60% of Scottish Dairy Farmers Say Industry Is In Full Decline

60% of Scottish Dairy Farmers Say Industry Is In Full Decline

Most of Scotland’s dairy farmers believe the industry is suffering. A recent survey found that 60 percent of Scottish dairy farmers are “not so confident” or “not at all confident” about the future of the industry.

Just over 15 percent said they were “extremely confident” or “very confident.”

Survey participants completed the poll at the AgriScot industry event. Scottish Dairy Hub, dairy market analyst Chris Walkland, and the Kite Consulting revealed the results.

Kite Consulting’s David Keiley commented that many of Scotland’s dairy businesses have been “cash negative for a while.” He added that a lot of businesses are on a “knife’s edge.”

Keiley highlighted the need for a “clear strategy for the future in light of the present challenges facing dairy farmers.”

Farming Community and Veganism

A poll taken at the Oxford Farming Conference earlier this year found that 40 percent of attendees believe vegan food is the future. Journalist and farmer Darragh McCullough wrote about the results for the Irish Independent. “[I]t’s time for the farming community to get their head around veganism,” he said.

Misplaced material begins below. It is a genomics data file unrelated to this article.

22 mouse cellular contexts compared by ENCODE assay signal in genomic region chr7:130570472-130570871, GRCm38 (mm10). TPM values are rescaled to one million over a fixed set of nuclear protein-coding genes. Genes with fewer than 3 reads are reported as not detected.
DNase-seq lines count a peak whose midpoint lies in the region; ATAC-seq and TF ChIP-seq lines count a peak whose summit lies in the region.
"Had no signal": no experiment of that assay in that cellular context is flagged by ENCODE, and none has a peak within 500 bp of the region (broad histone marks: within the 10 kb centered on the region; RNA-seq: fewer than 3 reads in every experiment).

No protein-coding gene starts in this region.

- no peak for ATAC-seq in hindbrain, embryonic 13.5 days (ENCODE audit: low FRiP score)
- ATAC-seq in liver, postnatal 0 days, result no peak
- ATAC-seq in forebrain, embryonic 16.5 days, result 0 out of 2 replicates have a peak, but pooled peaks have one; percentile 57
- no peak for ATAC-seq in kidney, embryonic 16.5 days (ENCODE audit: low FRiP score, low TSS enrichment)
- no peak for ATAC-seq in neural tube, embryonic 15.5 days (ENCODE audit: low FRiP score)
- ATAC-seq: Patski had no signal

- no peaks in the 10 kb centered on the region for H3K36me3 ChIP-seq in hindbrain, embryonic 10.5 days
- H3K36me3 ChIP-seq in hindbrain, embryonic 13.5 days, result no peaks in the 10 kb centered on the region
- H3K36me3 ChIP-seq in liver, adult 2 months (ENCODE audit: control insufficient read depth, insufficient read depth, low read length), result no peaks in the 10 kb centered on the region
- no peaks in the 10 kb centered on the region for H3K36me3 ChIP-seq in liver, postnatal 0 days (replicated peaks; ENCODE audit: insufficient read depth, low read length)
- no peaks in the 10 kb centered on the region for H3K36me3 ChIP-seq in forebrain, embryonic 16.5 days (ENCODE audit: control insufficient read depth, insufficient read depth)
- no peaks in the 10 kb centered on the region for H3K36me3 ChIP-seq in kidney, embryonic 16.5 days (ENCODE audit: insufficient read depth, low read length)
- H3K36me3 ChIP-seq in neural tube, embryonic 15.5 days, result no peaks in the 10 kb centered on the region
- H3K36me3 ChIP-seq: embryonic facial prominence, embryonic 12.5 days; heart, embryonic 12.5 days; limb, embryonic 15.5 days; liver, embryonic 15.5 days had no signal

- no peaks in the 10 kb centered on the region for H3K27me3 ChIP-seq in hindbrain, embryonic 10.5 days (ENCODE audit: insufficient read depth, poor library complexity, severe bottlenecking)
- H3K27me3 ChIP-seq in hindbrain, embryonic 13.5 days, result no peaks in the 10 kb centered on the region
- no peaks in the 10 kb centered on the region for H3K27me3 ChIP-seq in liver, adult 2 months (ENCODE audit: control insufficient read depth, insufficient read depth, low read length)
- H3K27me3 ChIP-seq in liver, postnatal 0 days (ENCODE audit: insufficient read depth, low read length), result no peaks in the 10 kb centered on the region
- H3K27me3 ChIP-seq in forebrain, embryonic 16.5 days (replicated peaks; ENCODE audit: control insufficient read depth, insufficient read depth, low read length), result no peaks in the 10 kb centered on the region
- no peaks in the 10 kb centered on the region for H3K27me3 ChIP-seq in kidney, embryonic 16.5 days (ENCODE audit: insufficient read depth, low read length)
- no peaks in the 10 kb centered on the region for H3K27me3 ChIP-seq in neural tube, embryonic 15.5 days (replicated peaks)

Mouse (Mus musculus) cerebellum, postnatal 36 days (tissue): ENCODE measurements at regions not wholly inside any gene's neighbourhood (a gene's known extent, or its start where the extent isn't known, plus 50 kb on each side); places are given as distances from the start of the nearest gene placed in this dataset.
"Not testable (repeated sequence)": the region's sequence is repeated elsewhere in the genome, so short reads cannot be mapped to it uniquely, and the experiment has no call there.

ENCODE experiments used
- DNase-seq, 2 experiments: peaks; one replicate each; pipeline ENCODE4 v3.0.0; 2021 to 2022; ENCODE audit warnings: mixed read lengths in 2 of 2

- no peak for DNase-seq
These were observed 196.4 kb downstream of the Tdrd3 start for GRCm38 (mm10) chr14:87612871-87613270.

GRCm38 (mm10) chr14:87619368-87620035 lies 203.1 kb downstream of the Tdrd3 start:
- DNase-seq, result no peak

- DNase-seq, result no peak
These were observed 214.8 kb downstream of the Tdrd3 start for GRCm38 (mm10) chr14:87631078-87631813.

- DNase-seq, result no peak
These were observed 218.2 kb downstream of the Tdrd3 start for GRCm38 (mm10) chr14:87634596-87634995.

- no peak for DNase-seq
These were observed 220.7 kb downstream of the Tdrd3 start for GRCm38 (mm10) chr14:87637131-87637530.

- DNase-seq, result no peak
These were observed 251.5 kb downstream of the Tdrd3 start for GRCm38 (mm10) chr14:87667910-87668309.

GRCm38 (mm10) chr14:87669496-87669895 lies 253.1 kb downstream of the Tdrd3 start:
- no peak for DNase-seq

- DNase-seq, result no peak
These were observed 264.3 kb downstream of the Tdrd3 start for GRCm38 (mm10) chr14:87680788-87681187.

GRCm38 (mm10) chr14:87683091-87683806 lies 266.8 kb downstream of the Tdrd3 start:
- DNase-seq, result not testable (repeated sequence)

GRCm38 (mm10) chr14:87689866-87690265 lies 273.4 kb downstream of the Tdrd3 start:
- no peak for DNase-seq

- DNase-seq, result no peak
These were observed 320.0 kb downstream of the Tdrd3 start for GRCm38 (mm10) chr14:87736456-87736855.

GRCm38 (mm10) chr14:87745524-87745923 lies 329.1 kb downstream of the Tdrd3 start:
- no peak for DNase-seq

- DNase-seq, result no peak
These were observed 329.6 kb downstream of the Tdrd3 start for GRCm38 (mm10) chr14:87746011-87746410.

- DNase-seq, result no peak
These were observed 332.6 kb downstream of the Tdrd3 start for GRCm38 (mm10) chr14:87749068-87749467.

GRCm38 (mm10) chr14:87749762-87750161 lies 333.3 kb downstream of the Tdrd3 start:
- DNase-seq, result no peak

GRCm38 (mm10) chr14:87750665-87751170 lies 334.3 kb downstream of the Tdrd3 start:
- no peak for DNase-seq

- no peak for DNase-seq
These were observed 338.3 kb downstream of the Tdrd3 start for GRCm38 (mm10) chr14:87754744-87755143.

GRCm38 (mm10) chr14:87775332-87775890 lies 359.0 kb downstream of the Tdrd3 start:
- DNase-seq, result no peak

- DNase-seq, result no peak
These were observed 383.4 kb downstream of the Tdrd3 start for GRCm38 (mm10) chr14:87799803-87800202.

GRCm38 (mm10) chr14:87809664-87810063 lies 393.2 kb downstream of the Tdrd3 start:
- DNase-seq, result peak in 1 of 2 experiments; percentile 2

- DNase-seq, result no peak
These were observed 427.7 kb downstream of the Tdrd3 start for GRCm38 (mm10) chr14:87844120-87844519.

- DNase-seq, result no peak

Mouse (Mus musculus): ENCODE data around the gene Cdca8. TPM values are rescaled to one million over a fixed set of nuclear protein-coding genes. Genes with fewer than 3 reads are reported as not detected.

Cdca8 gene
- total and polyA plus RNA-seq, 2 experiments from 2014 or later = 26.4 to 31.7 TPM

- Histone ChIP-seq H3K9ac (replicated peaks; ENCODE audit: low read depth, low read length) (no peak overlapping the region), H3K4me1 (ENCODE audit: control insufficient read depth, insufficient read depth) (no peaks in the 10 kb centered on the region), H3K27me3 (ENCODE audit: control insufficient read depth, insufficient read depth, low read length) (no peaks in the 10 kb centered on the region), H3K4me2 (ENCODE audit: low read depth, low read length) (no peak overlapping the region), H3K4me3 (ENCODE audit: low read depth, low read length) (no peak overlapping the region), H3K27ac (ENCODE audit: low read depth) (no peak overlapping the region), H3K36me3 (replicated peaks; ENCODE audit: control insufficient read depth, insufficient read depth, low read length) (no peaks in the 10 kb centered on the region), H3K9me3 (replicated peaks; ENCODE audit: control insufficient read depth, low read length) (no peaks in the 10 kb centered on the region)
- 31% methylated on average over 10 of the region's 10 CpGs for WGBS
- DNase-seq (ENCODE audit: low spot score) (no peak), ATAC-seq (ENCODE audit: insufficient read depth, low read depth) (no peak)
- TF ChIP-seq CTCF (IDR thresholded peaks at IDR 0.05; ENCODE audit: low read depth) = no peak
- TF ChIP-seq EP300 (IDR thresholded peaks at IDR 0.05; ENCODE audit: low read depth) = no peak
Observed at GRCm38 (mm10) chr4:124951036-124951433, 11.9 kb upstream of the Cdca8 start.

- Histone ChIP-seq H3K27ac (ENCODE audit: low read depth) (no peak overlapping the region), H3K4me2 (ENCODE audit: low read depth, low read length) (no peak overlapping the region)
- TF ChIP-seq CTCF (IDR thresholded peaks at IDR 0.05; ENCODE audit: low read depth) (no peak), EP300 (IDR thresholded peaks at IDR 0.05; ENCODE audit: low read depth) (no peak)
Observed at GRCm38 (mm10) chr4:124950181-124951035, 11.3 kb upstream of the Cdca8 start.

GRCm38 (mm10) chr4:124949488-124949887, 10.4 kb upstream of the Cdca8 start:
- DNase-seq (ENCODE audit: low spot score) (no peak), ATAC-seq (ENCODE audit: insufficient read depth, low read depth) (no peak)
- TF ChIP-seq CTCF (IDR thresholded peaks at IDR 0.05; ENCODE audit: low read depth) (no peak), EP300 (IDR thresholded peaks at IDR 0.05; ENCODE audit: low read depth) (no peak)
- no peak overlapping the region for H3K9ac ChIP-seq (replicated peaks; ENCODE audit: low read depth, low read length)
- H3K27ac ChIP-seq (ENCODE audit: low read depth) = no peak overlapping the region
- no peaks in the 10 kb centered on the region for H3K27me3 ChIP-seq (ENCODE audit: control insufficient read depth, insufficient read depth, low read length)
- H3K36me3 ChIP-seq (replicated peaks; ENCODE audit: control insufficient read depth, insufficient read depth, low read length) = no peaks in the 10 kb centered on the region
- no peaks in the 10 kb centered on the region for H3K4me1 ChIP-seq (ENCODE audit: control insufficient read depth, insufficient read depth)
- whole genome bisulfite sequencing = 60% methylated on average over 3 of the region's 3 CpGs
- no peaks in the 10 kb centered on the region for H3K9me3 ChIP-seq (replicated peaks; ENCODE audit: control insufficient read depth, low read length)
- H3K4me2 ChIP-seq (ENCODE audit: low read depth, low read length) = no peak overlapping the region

“Farmers need to stop claiming that if we had to rely on vegans to feed the world, we’d all go hungry. It’s a lame attempt to ignore the real point,” McCullough continued. “Equally, claims that you cannot get enough nutrients from a vegan diet ignores the fact that a big chunk of the world’s population in places like India have effectively been living off a vegetarian diet for centuries.

As consumer preference pivots toward plant-based food, more farmers are keen to keep up. California is one of the biggest dairy states in the U.S. Yet some dairy farmers there have converted their land to almond tree groves. Farmers in New Zealand went from raising cows and sheep for meat to growing quinoa, largely due to the belief that vegan protein is “the future.”

Former chicken farmer Mike Weaver now grows hemp. Weaver transformed the space where he once kept 45,000 broiler chickens. He’s now able to earn more income and employ four times as many people. “I hope it creates a whole lot of new jobs and new revenue for the farm,” Weaver said. “Farmers in America are in bad shape.”

In fact, so many farmers are turning to plants for profit that there is now a website dedicated to their stories.